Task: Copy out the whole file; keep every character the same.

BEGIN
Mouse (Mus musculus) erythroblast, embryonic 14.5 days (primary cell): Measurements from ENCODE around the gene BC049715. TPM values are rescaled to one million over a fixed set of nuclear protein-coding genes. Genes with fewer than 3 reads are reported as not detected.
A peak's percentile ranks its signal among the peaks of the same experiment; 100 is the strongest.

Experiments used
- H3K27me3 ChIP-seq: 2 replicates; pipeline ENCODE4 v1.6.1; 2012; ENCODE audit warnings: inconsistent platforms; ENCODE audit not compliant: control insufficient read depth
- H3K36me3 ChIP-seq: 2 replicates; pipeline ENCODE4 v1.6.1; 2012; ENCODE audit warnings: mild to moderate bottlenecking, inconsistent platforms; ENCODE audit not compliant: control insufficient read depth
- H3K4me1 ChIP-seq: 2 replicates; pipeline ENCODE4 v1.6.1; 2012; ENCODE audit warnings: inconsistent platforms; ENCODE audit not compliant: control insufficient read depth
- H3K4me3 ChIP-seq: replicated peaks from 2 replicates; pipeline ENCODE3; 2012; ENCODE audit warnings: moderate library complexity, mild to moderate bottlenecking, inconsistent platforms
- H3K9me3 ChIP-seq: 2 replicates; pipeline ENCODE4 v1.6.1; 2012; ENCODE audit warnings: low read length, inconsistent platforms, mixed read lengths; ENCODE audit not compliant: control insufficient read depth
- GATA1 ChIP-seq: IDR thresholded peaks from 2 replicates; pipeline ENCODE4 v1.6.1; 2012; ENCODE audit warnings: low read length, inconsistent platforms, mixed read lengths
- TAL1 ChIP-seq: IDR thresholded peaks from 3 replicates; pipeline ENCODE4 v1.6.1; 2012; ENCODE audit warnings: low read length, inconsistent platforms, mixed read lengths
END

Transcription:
Mouse (Mus musculus) erythroblast, embryonic 14.5 days (primary cell): Measurements from ENCODE around the gene BC049715. TPM values are rescaled to one million over a fixed set of nuclear protein-coding genes. Genes with fewer than 3 reads are reported as not detected.
A peak's percentile ranks its signal among the peaks of the same experiment; 100 is the strongest.

Experiments used
- H3K27me3 ChIP-seq: 2 replicates; pipeline ENCODE4 v1.6.1; 2012; ENCODE audit warnings: inconsistent platforms; ENCODE audit not compliant: control insufficient read depth
- H3K36me3 ChIP-seq: 2 replicates; pipeline ENCODE4 v1.6.1; 2012; ENCODE audit warnings: mild to moderate bottlenecking, inconsistent platforms; ENCODE audit not compliant: control insufficient read depth
- H3K4me1 ChIP-seq: 2 replicates; pipeline ENCODE4 v1.6.1; 2012; ENCODE audit warnings: inconsistent platforms; ENCODE audit not compliant: control insufficient read depth
- H3K4me3 ChIP-seq: replicated peaks from 2 replicates; pipeline ENCODE3; 2012; ENCODE audit warnings: moderate library complexity, mild to moderate bottlenecking, inconsistent platforms
- H3K9me3 ChIP-seq: 2 replicates; pipeline ENCODE4 v1.6.1; 2012; ENCODE audit warnings: low read length, inconsistent platforms, mixed read lengths; ENCODE audit not compliant: control insufficient read depth
- GATA1 ChIP-seq: IDR thresholded peaks from 2 replicates; pipeline ENCODE4 v1.6.1; 2012; ENCODE audit warnings: low read length, inconsistent platforms, mixed read lengths
- TAL1 ChIP-seq: IDR thresholded peaks from 3 replicates; pipeline ENCODE4 v1.6.1; 2012; ENCODE audit warnings: low read length, inconsistent platforms, mixed read lengths